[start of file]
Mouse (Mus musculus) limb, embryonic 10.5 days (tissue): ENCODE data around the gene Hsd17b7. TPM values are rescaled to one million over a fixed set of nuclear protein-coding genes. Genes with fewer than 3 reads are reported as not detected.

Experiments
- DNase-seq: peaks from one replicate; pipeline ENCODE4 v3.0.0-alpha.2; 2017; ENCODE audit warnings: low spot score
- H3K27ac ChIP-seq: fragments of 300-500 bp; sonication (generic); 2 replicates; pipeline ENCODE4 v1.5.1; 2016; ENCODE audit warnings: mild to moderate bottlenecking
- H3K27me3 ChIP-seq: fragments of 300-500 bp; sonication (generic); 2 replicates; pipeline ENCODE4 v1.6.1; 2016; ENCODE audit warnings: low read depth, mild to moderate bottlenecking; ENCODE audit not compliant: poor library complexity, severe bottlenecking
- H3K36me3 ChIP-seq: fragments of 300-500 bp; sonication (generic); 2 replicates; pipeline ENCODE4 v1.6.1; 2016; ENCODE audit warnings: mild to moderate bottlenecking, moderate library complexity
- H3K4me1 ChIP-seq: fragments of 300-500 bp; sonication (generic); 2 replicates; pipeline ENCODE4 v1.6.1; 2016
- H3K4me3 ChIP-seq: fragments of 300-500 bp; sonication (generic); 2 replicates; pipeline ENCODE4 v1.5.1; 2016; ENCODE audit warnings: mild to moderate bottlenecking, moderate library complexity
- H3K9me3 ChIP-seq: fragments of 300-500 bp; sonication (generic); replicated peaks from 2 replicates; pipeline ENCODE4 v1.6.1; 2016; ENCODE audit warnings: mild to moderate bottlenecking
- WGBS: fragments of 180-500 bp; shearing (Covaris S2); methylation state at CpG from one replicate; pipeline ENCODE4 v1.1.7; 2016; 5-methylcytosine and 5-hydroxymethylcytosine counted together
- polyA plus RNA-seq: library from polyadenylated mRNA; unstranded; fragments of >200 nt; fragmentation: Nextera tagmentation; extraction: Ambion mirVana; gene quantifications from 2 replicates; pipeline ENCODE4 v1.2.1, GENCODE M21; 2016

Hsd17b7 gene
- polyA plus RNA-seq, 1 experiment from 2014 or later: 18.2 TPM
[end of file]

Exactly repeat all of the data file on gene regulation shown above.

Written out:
Mouse (Mus musculus) limb, embryonic 10.5 days (tissue): ENCODE data around the gene Hsd17b7. TPM values are rescaled to one million over a fixed set of nuclear protein-coding genes. Genes with fewer than 3 reads are reported as not detected.

Experiments
- DNase-seq: peaks from one replicate; pipeline ENCODE4 v3.0.0-alpha.2; 2017; ENCODE audit warnings: low spot score
- H3K27ac ChIP-seq: fragments of 300-500 bp; sonication (generic); 2 replicates; pipeline ENCODE4 v1.5.1; 2016; ENCODE audit warnings: mild to moderate bottlenecking
- H3K27me3 ChIP-seq: fragments of 300-500 bp; sonication (generic); 2 replicates; pipeline ENCODE4 v1.6.1; 2016; ENCODE audit warnings: low read depth, mild to moderate bottlenecking; ENCODE audit not compliant: poor library complexity, severe bottlenecking
- H3K36me3 ChIP-seq: fragments of 300-500 bp; sonication (generic); 2 replicates; pipeline ENCODE4 v1.6.1; 2016; ENCODE audit warnings: mild to moderate bottlenecking, moderate library complexity
- H3K4me1 ChIP-seq: fragments of 300-500 bp; sonication (generic); 2 replicates; pipeline ENCODE4 v1.6.1; 2016
- H3K4me3 ChIP-seq: fragments of 300-500 bp; sonication (generic); 2 replicates; pipeline ENCODE4 v1.5.1; 2016; ENCODE audit warnings: mild to moderate bottlenecking, moderate library complexity
- H3K9me3 ChIP-seq: fragments of 300-500 bp; sonication (generic); replicated peaks from 2 replicates; pipeline ENCODE4 v1.6.1; 2016; ENCODE audit warnings: mild to moderate bottlenecking
- WGBS: fragments of 180-500 bp; shearing (Covaris S2); methylation state at CpG from one replicate; pipeline ENCODE4 v1.1.7; 2016; 5-methylcytosine and 5-hydroxymethylcytosine counted together
- polyA plus RNA-seq: library from polyadenylated mRNA; unstranded; fragments of >200 nt; fragmentation: Nextera tagmentation; extraction: Ambion mirVana; gene quantifications from 2 replicates; pipeline ENCODE4 v1.2.1, GENCODE M21; 2016

Hsd17b7 gene
- polyA plus RNA-seq, 1 experiment from 2014 or later: 18.2 TPM